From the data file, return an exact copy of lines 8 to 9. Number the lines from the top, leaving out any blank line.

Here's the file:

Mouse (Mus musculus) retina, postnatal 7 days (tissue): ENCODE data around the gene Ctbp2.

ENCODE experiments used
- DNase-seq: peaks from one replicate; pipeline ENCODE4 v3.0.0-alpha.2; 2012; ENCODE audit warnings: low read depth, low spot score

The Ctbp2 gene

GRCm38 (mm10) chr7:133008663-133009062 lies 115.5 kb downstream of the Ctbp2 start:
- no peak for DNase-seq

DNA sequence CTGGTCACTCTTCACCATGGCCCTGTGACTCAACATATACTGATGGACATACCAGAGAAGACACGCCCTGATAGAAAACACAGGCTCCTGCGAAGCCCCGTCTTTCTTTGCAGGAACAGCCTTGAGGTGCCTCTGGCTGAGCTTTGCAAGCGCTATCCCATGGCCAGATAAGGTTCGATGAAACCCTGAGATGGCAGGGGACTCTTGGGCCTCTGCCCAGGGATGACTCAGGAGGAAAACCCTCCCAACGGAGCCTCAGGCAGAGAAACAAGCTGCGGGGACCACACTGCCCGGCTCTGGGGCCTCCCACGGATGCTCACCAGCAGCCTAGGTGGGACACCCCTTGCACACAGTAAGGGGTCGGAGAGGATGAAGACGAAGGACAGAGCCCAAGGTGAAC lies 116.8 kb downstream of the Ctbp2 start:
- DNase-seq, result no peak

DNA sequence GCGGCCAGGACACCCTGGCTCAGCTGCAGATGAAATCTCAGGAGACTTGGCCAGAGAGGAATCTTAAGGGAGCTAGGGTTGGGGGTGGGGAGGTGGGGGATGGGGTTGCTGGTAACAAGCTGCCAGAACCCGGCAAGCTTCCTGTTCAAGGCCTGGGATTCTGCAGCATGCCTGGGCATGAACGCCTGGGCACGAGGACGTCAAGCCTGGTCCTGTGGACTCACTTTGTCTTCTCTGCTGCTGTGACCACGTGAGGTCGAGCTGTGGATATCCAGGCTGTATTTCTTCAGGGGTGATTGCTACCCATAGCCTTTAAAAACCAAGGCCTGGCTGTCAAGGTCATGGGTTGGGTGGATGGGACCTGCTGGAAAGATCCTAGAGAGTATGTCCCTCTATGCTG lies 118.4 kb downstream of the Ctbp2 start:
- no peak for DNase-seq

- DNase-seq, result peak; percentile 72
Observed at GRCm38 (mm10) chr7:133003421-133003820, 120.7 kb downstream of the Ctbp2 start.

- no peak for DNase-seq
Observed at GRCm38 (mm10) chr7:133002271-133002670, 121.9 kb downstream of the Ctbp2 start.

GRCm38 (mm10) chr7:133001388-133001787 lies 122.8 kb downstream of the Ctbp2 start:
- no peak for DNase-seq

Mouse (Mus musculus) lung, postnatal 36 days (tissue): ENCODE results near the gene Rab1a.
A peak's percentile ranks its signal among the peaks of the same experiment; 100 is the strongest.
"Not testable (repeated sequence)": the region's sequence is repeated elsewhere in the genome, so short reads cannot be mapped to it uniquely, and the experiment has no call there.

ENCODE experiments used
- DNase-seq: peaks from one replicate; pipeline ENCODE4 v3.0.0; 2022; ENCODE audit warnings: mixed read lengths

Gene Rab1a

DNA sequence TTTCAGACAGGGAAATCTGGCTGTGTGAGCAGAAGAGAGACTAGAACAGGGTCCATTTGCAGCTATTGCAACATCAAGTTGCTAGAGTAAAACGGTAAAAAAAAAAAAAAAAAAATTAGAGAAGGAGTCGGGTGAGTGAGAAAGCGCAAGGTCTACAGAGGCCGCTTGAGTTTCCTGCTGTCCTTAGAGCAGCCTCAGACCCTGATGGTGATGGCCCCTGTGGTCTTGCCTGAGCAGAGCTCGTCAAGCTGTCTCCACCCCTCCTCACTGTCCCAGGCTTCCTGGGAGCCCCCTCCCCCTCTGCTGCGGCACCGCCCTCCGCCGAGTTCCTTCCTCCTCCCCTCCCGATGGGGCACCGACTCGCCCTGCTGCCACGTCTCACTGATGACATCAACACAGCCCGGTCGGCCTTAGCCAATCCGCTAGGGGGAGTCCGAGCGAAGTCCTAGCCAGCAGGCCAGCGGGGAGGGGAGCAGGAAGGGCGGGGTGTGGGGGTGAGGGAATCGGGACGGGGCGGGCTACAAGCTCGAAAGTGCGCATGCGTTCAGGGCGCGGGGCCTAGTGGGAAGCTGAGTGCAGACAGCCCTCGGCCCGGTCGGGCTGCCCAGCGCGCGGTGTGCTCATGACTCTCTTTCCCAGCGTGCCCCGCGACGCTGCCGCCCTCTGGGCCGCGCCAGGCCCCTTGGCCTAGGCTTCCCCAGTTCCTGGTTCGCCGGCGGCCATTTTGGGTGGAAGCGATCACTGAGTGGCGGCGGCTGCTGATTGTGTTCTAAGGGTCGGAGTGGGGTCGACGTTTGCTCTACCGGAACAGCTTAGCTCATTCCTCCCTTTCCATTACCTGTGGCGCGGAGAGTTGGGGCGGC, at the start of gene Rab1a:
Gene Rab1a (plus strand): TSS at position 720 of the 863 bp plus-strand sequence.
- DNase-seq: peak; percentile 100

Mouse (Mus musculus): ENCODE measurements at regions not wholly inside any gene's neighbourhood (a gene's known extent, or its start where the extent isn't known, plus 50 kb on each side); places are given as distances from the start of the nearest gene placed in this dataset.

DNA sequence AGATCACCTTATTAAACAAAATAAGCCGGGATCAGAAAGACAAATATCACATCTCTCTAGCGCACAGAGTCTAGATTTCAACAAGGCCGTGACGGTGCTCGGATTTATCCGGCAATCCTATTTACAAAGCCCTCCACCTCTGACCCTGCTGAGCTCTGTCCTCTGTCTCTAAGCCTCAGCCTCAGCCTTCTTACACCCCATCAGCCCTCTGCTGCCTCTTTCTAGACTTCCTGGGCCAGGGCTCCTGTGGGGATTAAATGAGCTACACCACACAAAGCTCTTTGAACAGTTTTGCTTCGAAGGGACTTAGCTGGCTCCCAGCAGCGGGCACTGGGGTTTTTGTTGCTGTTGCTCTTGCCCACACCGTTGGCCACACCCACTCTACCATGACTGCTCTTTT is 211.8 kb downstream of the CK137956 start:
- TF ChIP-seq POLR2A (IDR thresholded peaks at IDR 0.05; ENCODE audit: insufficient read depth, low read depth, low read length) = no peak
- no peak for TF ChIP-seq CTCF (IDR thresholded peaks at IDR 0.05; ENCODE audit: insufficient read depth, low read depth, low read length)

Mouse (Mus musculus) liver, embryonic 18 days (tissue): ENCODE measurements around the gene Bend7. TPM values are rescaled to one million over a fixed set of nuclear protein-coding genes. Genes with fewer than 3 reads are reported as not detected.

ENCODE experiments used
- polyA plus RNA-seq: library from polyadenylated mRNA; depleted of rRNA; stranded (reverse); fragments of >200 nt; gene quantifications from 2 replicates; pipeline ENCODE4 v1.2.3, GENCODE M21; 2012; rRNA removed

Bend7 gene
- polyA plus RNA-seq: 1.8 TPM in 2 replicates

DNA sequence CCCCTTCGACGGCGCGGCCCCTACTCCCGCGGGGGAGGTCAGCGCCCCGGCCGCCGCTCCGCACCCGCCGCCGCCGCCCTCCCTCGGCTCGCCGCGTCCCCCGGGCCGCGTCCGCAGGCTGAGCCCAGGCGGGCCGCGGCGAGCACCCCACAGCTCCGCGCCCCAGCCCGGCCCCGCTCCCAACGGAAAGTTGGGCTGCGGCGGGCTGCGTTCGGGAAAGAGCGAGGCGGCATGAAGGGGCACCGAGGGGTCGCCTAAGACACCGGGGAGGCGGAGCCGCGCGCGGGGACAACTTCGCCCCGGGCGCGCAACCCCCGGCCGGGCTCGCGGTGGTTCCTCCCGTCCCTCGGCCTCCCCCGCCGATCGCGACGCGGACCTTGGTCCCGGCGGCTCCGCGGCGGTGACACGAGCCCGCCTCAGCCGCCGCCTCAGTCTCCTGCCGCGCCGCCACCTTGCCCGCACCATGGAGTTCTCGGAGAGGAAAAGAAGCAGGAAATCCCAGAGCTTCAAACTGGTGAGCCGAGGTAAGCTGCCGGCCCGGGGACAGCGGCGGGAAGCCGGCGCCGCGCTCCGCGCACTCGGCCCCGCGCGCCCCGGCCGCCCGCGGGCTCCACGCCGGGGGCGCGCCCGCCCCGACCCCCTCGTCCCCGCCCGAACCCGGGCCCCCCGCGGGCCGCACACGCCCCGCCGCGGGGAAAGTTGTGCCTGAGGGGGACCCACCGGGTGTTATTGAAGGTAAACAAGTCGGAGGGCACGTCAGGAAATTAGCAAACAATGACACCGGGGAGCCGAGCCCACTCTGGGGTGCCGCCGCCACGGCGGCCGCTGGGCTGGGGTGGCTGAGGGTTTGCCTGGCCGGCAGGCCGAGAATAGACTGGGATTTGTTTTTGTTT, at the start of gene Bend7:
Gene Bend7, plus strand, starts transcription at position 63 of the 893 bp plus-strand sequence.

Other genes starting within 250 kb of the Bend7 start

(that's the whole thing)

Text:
- DNase-seq, result no peak

DNA sequence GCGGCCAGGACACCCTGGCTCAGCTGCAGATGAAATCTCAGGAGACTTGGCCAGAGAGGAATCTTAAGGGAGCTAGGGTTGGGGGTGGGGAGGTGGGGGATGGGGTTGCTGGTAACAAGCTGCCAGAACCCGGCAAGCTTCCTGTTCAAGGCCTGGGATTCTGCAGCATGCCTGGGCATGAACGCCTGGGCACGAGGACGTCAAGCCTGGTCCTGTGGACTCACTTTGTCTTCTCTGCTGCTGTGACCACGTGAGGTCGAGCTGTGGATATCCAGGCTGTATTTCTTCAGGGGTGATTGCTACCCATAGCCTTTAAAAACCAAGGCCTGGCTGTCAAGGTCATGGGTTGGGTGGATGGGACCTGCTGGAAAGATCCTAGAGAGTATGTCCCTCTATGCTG lies 118.4 kb downstream of the Ctbp2 start: